A patient aide complained to her manager that the Chief Medical Officer has been making unwanted and inappropriate sexual advances in the workplace, including following her, making lewd comments, and trying to grab her. The manager ignored these complaints, and the inappropriate conduct continued. After the aide made a second complaint, the manager demoted her to the night shift against her wishes and in spite of seniority, which led the aide to file EEOC complaints of sexual harassment and retaliation. During the investigation, three of her co-workers corroborated her story, one of whom also complained of harassment from the CMO but did not file a formal complaint; the manager terminated them in response.
The primary issues raised by these facts are sexual harassment of two aides, and retaliation against four of them for either making the initial complaint or complying with the EEOC investigation. It is clear from the aide’s multiple complaints that the sexual advances went beyond teasing, instead creating a hostile work environment and resulting in adverse employment decisions (i.e., demoting the aide to the night shift). This is explicitly prohibited by EEOC guidelines (EEOC). Demoting the aide and firing the employees who corroborated her story also meets the requirements of retaliation: adverse action was taken against covered individuals for engaging in protected actions (EEOC).
We recommend beginning an internal investigation to supplement the EEOC investigation. In compliance with the law, we further recommend immediately engaging in preliminary relief (Savage 1). Pending the outcome of the EEOC investigation, the terminated employees should be reinstated, and the aide should be returned to her preferred shift. The CMO should be notified about the complaints and the investigation. The manager who ignored the sexual harassment claims and engaged in retaliation should be suspended until the investigation is complete. We suggest that it is likely that punitive damages will be deemed appropriate in this case, and should be prepared in the event that the aggrieved individuals choose to file a lawsuit.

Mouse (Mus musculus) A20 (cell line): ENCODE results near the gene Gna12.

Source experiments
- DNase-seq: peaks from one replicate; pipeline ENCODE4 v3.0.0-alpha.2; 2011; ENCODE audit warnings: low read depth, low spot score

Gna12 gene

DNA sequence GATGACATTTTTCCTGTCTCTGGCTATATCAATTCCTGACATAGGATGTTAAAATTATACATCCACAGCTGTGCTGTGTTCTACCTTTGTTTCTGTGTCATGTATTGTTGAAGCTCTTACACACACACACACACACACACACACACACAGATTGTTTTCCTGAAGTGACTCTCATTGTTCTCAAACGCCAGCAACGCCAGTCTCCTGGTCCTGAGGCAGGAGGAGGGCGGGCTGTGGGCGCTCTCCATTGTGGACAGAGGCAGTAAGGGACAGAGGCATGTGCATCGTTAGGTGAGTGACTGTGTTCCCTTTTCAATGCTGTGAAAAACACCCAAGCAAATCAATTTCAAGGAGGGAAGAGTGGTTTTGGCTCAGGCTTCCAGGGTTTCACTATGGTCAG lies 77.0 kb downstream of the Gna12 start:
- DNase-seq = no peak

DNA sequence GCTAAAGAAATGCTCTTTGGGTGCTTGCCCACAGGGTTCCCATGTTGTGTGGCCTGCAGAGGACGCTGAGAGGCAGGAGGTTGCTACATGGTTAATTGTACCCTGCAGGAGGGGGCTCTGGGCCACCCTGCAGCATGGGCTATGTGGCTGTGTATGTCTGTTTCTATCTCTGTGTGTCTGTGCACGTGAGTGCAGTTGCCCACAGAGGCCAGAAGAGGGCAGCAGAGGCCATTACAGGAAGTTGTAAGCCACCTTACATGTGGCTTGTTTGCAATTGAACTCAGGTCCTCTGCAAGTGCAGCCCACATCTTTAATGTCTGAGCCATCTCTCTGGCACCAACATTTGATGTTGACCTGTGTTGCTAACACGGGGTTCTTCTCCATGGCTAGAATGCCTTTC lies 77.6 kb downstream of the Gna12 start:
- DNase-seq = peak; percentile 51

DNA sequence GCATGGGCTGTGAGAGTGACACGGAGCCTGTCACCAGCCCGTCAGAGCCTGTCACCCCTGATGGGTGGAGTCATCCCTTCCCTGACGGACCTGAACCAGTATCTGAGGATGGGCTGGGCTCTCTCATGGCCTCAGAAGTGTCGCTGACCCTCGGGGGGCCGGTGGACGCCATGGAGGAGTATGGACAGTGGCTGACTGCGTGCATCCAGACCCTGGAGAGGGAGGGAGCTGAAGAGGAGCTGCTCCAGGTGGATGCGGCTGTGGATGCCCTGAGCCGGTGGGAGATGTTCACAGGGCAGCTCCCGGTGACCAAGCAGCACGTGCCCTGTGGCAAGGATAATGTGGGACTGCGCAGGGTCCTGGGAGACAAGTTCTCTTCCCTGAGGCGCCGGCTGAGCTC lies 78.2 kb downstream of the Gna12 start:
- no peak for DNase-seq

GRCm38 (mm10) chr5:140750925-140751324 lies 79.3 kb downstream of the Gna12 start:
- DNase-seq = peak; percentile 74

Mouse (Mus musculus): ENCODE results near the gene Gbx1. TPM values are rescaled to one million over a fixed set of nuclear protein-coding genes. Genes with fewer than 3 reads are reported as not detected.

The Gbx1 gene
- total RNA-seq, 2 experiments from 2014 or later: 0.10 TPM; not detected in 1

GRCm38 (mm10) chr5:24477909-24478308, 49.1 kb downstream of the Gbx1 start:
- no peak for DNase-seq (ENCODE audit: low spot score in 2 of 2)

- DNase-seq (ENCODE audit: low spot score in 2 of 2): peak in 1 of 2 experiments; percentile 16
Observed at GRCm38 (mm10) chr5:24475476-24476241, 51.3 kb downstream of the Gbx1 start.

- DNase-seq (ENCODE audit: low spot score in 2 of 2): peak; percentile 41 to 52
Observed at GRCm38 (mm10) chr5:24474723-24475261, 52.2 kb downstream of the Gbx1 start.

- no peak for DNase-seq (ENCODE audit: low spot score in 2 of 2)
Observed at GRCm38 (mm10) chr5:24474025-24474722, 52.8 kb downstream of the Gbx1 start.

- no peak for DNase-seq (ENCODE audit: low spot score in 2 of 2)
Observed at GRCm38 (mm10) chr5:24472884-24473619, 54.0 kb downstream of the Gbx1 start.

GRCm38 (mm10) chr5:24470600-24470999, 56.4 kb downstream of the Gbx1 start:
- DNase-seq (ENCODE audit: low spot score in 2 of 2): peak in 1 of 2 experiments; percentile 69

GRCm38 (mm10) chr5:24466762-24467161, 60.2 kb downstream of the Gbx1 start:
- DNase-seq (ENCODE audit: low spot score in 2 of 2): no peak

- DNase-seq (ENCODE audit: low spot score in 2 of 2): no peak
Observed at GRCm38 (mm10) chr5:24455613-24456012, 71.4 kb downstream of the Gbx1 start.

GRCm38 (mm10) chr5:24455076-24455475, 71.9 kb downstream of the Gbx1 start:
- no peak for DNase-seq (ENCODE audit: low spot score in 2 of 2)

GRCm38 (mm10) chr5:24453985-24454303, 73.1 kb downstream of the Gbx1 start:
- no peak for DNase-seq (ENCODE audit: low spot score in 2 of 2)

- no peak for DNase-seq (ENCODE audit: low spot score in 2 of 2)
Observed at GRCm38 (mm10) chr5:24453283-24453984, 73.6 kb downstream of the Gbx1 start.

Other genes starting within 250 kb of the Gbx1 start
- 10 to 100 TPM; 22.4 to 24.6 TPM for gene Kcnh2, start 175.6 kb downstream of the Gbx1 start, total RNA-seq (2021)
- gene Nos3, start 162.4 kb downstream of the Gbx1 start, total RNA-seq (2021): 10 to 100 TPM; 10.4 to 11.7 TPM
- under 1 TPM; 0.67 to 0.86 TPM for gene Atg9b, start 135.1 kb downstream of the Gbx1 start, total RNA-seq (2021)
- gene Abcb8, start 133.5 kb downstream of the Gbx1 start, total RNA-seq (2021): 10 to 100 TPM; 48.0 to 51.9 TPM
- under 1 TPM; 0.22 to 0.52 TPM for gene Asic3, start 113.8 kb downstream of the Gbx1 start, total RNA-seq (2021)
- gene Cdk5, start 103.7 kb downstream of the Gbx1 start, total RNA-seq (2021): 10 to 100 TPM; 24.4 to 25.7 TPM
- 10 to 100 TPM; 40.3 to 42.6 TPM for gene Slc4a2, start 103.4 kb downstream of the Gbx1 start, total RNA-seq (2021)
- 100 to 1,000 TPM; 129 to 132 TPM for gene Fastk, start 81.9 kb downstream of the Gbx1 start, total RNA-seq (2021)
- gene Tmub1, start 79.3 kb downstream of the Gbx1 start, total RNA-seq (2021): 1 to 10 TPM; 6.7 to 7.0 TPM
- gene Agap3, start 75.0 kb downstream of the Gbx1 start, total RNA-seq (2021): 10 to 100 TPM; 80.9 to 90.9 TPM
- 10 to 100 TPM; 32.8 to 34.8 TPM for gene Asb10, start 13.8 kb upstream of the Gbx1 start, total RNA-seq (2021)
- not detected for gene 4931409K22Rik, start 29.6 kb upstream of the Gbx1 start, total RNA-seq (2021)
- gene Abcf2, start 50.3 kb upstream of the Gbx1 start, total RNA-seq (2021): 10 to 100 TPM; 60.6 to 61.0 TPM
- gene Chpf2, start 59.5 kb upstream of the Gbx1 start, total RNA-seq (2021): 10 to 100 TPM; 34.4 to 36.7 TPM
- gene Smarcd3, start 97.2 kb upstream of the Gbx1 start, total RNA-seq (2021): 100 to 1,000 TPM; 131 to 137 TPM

In order to prevent this situation arising in the future, we recommend that the new manager be fully briefed on this situation. We further recommend the formation of a committee to explore the resources available for implementing preventative retaliation policy (Solano and Kleiner, 2003). Finally, a re-vamp of the hospital’s sexual harassment policies should be undertaken, along with a mandatory review of those policies and the EEOC guidelines for administrators.